Hundreds of schoolchildren at risk of being excluded from school are getting a chance to turn their lives around, thanks to a grant from the Freemasons to the School of Hard Knocks (SOHK) charity.
Richard Davies (Provincial Grand Master for Monmouthshire) and Gareth Jones (Provincial Grand Master for South Wales) both commented they were very pleased to have been able to help the School of Hard Knocks with their excellent programme in Welsh schools. Excluded children are highly likely to be unemployed later in life, existing on benefits and with a much greater likelihood of spending time in prison. By tackling their problems early, their future can be transformed.”
The £92,418 grant comes jointly from freemasons in South Wales and Monmouthshire, and will allow the School of Hard Knocks to help as many as 450 Welsh children over the next three years.
The SOHK for Schools programme currently works with over 300 boys and girls in Wales, and over 600 across the UK. All of the students are at risk of being permanently excluded from school.
SOHK for Schools is a unique three-year intervention that uses rugby coaching and mentoring to improve the mental and physical wellbeing of the students most at risk of educational disengagement. This helps them improve their attendance and behaviour at school and avoid permanent exclusion.
Students on the programme receive an hour’s rugby coaching each week, followed by an hour of group work and mentoring. Sports sessions teach rugby skills, values and discipline. Crucially, however, the coaches also act as mentors, making time before and after the session to support participants. This can be in response to a request from the school; because a coach has noticed a problem; or, increasingly, because of a request from the student themselves. Coaches are then supported by behavioural specialists, who work closely with the children who need the most help.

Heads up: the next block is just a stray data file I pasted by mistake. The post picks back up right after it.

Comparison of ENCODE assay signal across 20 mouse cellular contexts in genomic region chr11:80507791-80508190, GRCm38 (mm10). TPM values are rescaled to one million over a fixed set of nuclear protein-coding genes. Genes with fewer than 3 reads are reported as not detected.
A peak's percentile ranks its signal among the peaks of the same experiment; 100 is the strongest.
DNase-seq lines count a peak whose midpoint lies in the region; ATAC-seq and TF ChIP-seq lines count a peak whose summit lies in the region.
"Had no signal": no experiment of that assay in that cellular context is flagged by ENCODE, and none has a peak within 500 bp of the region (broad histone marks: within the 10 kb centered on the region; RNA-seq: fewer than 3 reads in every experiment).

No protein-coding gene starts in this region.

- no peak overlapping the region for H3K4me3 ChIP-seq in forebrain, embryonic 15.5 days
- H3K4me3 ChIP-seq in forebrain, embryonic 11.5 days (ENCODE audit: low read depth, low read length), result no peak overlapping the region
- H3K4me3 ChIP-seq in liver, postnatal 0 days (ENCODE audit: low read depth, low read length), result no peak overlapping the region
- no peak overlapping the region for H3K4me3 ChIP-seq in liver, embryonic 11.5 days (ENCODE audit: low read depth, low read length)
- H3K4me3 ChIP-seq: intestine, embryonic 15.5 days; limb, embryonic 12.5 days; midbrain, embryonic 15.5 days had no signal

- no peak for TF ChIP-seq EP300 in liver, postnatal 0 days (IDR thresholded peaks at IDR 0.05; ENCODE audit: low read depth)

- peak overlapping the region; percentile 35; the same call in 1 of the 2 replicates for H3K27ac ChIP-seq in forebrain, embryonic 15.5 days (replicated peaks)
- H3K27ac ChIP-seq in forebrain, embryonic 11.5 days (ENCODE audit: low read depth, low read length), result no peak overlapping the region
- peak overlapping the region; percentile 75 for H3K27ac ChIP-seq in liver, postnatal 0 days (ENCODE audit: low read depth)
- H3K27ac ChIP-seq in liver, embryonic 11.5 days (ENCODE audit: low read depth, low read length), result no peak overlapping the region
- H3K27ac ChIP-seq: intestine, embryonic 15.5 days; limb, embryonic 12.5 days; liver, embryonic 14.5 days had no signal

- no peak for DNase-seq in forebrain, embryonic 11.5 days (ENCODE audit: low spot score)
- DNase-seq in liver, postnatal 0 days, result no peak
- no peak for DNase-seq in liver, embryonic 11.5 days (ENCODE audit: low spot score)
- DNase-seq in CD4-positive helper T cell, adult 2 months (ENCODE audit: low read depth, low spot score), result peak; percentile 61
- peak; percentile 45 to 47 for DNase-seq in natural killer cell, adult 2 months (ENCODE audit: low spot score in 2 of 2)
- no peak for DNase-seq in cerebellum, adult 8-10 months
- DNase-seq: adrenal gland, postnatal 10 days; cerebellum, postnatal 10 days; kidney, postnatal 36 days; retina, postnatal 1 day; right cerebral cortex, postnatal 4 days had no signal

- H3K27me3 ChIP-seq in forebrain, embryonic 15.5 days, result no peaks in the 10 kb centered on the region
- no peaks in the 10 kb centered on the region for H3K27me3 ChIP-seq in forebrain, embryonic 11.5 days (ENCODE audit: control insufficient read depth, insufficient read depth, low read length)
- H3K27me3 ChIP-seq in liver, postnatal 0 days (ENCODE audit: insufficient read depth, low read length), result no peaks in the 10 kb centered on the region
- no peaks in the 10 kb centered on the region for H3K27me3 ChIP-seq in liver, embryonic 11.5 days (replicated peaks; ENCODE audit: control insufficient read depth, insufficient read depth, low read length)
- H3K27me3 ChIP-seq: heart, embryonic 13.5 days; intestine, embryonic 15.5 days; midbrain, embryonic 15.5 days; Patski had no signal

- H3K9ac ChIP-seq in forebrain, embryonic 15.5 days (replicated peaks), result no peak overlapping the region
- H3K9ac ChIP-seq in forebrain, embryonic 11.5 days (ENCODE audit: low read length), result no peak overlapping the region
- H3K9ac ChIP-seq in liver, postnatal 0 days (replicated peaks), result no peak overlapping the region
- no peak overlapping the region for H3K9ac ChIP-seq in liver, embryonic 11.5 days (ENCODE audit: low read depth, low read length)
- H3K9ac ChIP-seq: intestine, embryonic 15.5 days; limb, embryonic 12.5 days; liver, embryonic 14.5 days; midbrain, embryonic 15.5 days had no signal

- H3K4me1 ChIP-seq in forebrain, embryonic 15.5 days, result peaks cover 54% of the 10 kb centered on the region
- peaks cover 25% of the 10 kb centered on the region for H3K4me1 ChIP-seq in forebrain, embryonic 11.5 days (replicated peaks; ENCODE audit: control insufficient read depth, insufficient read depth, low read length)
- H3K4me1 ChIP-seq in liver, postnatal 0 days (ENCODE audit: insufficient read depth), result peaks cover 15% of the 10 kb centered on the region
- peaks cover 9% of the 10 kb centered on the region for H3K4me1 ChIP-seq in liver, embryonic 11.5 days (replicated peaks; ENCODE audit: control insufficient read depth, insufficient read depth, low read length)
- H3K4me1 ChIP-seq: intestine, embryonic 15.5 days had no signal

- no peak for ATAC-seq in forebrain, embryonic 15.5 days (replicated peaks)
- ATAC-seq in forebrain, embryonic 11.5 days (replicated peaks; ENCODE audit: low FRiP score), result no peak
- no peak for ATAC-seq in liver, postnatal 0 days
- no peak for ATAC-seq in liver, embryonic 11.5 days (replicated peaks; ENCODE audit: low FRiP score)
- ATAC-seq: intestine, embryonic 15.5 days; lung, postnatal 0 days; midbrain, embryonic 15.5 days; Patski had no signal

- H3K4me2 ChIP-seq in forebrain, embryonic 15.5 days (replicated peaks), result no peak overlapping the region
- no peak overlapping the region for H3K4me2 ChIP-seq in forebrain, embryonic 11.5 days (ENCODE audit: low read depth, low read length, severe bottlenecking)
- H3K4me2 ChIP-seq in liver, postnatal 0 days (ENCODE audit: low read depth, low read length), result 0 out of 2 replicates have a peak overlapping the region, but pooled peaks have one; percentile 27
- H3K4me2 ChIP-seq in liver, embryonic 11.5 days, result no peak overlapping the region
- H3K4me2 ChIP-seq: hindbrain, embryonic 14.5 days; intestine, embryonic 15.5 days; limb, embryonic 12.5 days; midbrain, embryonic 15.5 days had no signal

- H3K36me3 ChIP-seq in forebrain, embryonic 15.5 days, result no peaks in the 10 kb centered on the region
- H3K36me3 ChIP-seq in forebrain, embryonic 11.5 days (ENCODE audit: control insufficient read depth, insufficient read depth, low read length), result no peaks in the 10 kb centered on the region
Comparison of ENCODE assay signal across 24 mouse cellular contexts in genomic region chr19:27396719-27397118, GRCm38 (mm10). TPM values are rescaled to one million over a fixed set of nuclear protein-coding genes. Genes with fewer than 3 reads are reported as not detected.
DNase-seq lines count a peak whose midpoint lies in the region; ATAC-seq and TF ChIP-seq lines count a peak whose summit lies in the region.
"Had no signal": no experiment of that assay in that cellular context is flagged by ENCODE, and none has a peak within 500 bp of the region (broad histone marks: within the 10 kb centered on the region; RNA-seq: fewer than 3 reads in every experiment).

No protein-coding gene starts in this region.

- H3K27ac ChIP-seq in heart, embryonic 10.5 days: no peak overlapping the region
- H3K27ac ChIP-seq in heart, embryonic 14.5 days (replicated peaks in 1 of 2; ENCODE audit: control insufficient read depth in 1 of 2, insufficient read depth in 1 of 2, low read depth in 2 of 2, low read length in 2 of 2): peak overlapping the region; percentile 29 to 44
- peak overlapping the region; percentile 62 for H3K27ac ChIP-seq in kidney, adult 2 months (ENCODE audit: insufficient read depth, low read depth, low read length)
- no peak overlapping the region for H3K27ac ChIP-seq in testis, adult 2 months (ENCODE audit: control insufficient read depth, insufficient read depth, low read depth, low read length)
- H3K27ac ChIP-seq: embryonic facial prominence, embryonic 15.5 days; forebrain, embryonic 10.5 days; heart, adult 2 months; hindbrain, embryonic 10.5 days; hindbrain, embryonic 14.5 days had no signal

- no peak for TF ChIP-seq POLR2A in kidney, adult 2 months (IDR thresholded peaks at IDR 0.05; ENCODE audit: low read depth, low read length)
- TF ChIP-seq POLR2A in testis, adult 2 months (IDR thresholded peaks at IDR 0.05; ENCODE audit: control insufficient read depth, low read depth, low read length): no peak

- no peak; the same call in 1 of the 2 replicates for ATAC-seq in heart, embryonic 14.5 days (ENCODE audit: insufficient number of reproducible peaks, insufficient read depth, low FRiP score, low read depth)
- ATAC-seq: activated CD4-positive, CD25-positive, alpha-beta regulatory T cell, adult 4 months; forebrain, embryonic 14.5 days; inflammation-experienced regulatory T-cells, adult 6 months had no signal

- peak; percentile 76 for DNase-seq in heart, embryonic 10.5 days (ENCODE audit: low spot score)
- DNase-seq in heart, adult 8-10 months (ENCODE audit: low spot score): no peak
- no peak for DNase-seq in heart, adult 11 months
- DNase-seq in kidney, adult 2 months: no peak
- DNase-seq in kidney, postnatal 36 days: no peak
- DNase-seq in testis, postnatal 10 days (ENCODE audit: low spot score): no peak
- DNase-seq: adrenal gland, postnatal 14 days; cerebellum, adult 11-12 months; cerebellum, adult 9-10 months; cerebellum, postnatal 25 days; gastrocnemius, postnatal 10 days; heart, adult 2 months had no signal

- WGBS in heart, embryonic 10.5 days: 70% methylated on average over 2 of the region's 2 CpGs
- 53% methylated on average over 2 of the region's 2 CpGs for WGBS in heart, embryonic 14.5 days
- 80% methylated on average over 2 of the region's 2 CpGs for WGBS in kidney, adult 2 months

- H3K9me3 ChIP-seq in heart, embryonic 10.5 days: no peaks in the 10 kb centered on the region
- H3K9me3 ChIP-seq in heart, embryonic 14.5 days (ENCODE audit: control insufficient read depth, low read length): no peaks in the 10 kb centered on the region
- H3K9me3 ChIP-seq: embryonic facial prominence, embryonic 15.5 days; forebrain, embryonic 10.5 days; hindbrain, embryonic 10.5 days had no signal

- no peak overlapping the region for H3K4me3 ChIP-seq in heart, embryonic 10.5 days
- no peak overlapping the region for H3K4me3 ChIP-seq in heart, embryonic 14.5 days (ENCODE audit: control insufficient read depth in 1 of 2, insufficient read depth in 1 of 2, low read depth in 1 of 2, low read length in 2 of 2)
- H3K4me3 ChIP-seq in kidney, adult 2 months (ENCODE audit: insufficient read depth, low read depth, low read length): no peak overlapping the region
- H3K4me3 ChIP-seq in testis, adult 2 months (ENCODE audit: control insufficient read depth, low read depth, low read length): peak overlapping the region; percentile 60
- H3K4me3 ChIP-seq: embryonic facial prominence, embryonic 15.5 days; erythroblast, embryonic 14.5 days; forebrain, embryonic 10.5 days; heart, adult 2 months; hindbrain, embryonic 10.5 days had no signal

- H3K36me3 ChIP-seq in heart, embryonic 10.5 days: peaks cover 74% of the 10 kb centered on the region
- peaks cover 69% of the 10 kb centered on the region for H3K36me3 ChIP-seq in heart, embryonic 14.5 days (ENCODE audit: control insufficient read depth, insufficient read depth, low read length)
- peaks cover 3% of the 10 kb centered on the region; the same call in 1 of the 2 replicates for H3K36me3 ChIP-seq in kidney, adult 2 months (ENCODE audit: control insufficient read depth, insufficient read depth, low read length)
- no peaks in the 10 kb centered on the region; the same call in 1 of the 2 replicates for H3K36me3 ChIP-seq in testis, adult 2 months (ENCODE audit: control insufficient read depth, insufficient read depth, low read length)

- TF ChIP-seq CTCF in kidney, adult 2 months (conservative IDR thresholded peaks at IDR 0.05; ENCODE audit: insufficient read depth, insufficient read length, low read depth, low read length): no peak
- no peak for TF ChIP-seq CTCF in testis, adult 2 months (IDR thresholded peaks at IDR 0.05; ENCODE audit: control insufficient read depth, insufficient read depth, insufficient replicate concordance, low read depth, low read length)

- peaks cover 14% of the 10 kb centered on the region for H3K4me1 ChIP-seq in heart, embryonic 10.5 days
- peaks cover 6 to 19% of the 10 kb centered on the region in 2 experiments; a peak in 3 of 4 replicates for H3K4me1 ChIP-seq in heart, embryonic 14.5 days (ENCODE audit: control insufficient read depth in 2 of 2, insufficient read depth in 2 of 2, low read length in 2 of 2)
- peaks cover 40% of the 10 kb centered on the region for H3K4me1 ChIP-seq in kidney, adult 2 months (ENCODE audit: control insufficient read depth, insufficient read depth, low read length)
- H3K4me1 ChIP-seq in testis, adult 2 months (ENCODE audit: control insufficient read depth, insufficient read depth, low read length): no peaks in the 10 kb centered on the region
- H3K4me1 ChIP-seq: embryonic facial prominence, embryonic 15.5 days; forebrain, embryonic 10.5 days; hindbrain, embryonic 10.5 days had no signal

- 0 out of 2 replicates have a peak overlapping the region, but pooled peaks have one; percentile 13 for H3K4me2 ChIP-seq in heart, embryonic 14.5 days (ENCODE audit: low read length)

Pupils in the programme have varying needs, including controlling anger or emotional regulation; a lack of confidence; difficulty expressing themselves appropriately; poor social support networks; a lack of interest in continuing education or employment; and a lack of effective parenting and parental role models.
Permanently-excluded children have very poor chances of gaining qualifications and becoming gainfully employed, with over 50 per cent going on to offend and less than 30 per cent achieving even one GCSE (DfE, 2003). The latest DfE figures (2017) suggest that only 1 per cent of excluded children gain five good GCSEs, and 39 per cent of those without GCSEs will in turn become NEET (Not in Employment, Education or Training). A 2017 Institute for Public Policy Research report estimated an excluded child costs society £371,000 over their lifetime through crime, unemployment, poor health and poor quality care for dependants.
The most recent published figures on exclusions (2016-17, www.gov.uk – https://assets.publishing.service.gov.uk/government/uploads/system/uploads/attachment_data/file/726741/text_exc1617.pdf) show UK exclusions on the rise, to 41 permanent exclusions and 2010 fixed-term exclusions per day. The same report notes that persistent disruptive behaviour remains the most common reason for permanent and fixed-period exclusions in state-funded secondary schools, accounting for over a third of cases. SOHK for Schools specifically addresses self-control and commitment to education, the factors which we find lie behind the majority of disruptive behaviour.
Jack Lewars, Chief Operating Officer of the School of Hard Knocks, said:
“Children excluded from school face a bleak future. Thanks to the grant from the freemasons, we can help hundreds of children at risk of exclusion to control their behaviour, develop self-confidence and turn their lives around.”
The grant from South Wales and Monmouthshire freemasons comes through the Masonic Charitable Foundation, which is funded by freemasons, their families and friends, from across England and Wales.